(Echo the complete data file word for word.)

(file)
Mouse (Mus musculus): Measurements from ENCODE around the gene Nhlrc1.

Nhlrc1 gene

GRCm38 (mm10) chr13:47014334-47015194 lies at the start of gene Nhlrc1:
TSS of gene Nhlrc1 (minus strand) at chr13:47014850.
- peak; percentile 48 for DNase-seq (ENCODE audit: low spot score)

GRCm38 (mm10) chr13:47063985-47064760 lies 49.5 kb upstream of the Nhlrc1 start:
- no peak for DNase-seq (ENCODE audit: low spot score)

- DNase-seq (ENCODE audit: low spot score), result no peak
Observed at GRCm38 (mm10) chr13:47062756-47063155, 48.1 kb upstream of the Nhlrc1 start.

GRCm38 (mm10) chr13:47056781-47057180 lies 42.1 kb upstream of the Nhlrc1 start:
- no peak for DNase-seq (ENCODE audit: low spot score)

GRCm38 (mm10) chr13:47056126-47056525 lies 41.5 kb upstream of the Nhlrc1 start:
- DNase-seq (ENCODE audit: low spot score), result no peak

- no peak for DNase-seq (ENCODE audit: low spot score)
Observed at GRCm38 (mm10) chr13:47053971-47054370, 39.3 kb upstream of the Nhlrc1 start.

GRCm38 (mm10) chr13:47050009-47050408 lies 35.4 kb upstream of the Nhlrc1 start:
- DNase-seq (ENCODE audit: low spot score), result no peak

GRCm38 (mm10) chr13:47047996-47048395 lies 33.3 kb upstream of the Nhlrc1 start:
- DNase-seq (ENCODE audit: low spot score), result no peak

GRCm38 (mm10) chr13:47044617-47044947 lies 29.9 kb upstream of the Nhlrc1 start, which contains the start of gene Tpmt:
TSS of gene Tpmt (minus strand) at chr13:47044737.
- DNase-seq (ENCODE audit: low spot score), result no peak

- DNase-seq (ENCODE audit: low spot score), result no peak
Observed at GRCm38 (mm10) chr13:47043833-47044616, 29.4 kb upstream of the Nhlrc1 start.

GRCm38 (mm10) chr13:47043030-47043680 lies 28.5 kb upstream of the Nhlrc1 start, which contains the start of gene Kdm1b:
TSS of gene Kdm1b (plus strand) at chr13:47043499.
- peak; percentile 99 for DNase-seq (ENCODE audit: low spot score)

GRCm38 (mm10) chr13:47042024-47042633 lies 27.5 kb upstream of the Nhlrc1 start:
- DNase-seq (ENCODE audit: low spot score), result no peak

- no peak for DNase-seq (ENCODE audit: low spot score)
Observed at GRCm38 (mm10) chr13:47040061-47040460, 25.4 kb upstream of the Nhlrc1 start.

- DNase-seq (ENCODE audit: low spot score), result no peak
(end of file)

Mouse (Mus musculus): Measurements from ENCODE around the gene Nhlrc1.

Nhlrc1 gene

GRCm38 (mm10) chr13:47014334-47015194 lies at the start of gene Nhlrc1:
TSS of gene Nhlrc1 (minus strand) at chr13:47014850.
- peak; percentile 48 for DNase-seq (ENCODE audit: low spot score)

GRCm38 (mm10) chr13:47063985-47064760 lies 49.5 kb upstream of the Nhlrc1 start:
- no peak for DNase-seq (ENCODE audit: low spot score)

- DNase-seq (ENCODE audit: low spot score), result no peak
Observed at GRCm38 (mm10) chr13:47062756-47063155, 48.1 kb upstream of the Nhlrc1 start.

GRCm38 (mm10) chr13:47056781-47057180 lies 42.1 kb upstream of the Nhlrc1 start:
- no peak for DNase-seq (ENCODE audit: low spot score)

GRCm38 (mm10) chr13:47056126-47056525 lies 41.5 kb upstream of the Nhlrc1 start:
- DNase-seq (ENCODE audit: low spot score), result no peak

- no peak for DNase-seq (ENCODE audit: low spot score)
Observed at GRCm38 (mm10) chr13:47053971-47054370, 39.3 kb upstream of the Nhlrc1 start.

GRCm38 (mm10) chr13:47050009-47050408 lies 35.4 kb upstream of the Nhlrc1 start:
- DNase-seq (ENCODE audit: low spot score), result no peak

GRCm38 (mm10) chr13:47047996-47048395 lies 33.3 kb upstream of the Nhlrc1 start:
- DNase-seq (ENCODE audit: low spot score), result no peak

GRCm38 (mm10) chr13:47044617-47044947 lies 29.9 kb upstream of the Nhlrc1 start, which contains the start of gene Tpmt:
TSS of gene Tpmt (minus strand) at chr13:47044737.
- DNase-seq (ENCODE audit: low spot score), result no peak

- DNase-seq (ENCODE audit: low spot score), result no peak
Observed at GRCm38 (mm10) chr13:47043833-47044616, 29.4 kb upstream of the Nhlrc1 start.

GRCm38 (mm10) chr13:47043030-47043680 lies 28.5 kb upstream of the Nhlrc1 start, which contains the start of gene Kdm1b:
TSS of gene Kdm1b (plus strand) at chr13:47043499.
- peak; percentile 99 for DNase-seq (ENCODE audit: low spot score)

GRCm38 (mm10) chr13:47042024-47042633 lies 27.5 kb upstream of the Nhlrc1 start:
- DNase-seq (ENCODE audit: low spot score), result no peak

- no peak for DNase-seq (ENCODE audit: low spot score)
Observed at GRCm38 (mm10) chr13:47040061-47040460, 25.4 kb upstream of the Nhlrc1 start.

- DNase-seq (ENCODE audit: low spot score), result no peak